“What about confetti poppers?” Lemmer asked.
“No,” Harris said. “We’re not doing that.”
“I’m the king of the world!” Medlin shouted from the pirate ship’s platform as he gripped the ship’s wheel.
It was going to be a long afternoon.
Homecoming week was packed with events.
Every day, except Wednesday, had a game in which the Greek teams were expected to compete. Various other events accompanied the games, including a weeklong blood drive, a soda can tab donation and the construction of a USF Spirit sculpture. These events were ongoing, and teams were given sign-in points for each event in which a member participated.
“It’s just kind of a lot,” Harris said.
Although the homecoming week consists largely of competitions, teams remain friendly with one another.
“It’s nothing dramatic,” elementary education major and Gamma Phi Beta sorority member Amanda Carlton said. “You get to bond with someone you wouldn’t normally work with.”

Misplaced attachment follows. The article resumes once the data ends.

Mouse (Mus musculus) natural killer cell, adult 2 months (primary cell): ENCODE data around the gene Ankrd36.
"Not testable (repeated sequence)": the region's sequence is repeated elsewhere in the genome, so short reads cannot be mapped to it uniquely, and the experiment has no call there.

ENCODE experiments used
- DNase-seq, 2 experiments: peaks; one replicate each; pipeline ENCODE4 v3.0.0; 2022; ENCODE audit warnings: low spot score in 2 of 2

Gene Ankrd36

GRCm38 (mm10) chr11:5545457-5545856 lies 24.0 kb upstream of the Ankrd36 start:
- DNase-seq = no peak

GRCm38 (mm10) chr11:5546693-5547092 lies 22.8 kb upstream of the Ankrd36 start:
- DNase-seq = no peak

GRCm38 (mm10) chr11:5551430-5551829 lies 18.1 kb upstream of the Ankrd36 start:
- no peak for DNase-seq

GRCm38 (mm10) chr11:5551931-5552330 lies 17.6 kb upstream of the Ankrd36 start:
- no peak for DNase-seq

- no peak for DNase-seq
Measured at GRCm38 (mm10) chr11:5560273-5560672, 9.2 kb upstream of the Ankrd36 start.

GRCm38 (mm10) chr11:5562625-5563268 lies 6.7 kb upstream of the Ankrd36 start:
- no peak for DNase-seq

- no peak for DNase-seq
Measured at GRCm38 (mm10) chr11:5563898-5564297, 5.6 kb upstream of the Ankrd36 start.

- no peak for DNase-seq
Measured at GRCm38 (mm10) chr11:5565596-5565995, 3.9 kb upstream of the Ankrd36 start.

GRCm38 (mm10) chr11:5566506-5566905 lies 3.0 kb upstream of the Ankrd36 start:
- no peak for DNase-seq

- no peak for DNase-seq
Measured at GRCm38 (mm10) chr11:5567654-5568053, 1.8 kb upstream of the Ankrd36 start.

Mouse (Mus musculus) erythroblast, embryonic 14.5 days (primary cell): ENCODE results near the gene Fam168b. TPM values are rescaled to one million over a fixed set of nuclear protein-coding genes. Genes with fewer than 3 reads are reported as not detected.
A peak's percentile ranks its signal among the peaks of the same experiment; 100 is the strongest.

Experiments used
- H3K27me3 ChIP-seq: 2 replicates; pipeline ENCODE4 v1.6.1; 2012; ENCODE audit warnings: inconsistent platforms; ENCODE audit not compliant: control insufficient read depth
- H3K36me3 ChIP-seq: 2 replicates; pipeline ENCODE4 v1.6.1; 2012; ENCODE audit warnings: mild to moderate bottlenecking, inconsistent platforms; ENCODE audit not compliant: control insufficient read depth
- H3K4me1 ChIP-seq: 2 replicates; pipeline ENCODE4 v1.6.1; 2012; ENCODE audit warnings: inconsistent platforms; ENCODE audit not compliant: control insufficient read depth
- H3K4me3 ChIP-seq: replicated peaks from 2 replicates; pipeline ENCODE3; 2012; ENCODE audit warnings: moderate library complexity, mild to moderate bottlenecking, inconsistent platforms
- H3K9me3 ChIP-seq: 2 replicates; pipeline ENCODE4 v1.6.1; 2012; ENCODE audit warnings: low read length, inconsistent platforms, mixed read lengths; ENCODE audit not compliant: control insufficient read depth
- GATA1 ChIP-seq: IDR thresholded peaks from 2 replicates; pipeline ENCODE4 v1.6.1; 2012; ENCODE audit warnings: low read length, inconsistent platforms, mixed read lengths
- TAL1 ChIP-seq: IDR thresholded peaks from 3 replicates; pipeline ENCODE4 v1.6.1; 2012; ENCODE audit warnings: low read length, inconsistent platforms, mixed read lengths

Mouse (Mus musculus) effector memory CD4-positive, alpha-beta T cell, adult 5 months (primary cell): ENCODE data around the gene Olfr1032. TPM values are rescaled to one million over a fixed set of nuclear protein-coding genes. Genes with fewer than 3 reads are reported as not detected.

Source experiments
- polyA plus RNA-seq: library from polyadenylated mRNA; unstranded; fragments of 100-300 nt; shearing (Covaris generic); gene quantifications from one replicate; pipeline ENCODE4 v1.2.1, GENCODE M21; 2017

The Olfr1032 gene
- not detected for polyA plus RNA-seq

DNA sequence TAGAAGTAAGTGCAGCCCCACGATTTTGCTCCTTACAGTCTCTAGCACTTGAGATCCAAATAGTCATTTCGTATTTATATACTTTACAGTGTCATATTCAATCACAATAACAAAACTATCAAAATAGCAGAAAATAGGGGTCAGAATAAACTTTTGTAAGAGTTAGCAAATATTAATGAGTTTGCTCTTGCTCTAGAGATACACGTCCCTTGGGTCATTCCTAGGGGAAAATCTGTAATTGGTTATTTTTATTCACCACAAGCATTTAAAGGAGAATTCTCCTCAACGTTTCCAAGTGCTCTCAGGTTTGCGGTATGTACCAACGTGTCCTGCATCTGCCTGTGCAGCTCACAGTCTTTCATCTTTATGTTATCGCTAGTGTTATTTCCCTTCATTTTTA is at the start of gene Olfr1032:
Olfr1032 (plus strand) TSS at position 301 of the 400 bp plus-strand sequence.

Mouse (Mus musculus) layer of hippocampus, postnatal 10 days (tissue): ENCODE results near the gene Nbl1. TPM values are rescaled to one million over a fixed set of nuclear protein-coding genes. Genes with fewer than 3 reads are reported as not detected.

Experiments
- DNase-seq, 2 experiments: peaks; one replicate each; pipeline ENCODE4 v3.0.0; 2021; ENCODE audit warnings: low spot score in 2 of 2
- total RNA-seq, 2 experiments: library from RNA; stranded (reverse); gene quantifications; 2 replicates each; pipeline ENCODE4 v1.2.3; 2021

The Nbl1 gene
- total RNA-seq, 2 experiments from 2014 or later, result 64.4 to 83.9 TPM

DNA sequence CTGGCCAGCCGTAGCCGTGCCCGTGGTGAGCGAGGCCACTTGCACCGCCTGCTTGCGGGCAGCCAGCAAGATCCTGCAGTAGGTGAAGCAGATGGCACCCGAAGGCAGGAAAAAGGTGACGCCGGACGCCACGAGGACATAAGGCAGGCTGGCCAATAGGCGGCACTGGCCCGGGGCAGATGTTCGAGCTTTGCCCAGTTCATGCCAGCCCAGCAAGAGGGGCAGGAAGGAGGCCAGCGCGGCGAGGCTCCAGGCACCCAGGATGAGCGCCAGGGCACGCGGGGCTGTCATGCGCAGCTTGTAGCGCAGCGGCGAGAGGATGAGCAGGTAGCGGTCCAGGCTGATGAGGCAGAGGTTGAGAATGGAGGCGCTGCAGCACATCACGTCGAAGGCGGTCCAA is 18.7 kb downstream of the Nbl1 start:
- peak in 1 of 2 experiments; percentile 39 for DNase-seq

At the end of homecoming week, points were tallied and winners were announced. The categories included overall placement and individual competition placements.
“Sigma Nu is really good at intramurals,” finance major and Gamma Phi sister, Shelby Fouts-Harley said.
Lemmer said their team, The Fuzzy Wombats, spent around $450 on their “Little Mermaid” float, which was entirely homemade. Essential materials included large particleboards, gallons of green paint and fabric for decorations and costumes.
“We put a lot of work into it, so at this point we want to win,” Harris said. “It’d be awesome if we did, but it’s not the end of the world.”